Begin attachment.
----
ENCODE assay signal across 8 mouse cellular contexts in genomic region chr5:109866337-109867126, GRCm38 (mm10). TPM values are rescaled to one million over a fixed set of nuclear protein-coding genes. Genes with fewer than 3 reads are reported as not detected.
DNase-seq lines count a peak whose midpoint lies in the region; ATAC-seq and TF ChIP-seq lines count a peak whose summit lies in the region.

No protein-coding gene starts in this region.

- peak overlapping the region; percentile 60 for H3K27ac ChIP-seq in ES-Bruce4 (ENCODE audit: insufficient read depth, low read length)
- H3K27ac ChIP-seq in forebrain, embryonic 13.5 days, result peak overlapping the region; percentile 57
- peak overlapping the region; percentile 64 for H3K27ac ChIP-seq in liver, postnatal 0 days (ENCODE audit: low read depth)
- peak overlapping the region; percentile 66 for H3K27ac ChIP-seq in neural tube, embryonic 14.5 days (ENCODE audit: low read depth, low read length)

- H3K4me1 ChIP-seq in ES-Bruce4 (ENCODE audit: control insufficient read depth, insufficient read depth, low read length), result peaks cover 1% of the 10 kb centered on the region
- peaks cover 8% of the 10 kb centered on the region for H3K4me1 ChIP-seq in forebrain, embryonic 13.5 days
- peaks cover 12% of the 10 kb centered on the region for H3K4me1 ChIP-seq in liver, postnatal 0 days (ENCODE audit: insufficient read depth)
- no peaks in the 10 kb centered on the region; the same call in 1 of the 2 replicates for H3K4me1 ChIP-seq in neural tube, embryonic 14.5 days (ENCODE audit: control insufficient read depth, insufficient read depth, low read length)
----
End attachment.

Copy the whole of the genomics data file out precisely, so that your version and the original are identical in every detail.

ENCODE assay signal across 8 mouse cellular contexts in genomic region chr5:109866337-109867126, GRCm38 (mm10). TPM values are rescaled to one million over a fixed set of nuclear protein-coding genes. Genes with fewer than 3 reads are reported as not detected.
DNase-seq lines count a peak whose midpoint lies in the region; ATAC-seq and TF ChIP-seq lines count a peak whose summit lies in the region.

No protein-coding gene starts in this region.

- peak overlapping the region; percentile 60 for H3K27ac ChIP-seq in ES-Bruce4 (ENCODE audit: insufficient read depth, low read length)
- H3K27ac ChIP-seq in forebrain, embryonic 13.5 days, result peak overlapping the region; percentile 57
- peak overlapping the region; percentile 64 for H3K27ac ChIP-seq in liver, postnatal 0 days (ENCODE audit: low read depth)
- peak overlapping the region; percentile 66 for H3K27ac ChIP-seq in neural tube, embryonic 14.5 days (ENCODE audit: low read depth, low read length)

- H3K4me1 ChIP-seq in ES-Bruce4 (ENCODE audit: control insufficient read depth, insufficient read depth, low read length), result peaks cover 1% of the 10 kb centered on the region
- peaks cover 8% of the 10 kb centered on the region for H3K4me1 ChIP-seq in forebrain, embryonic 13.5 days
- peaks cover 12% of the 10 kb centered on the region for H3K4me1 ChIP-seq in liver, postnatal 0 days (ENCODE audit: insufficient read depth)
- no peaks in the 10 kb centered on the region; the same call in 1 of the 2 replicates for H3K4me1 ChIP-seq in neural tube, embryonic 14.5 days (ENCODE audit: control insufficient read depth, insufficient read depth, low read length)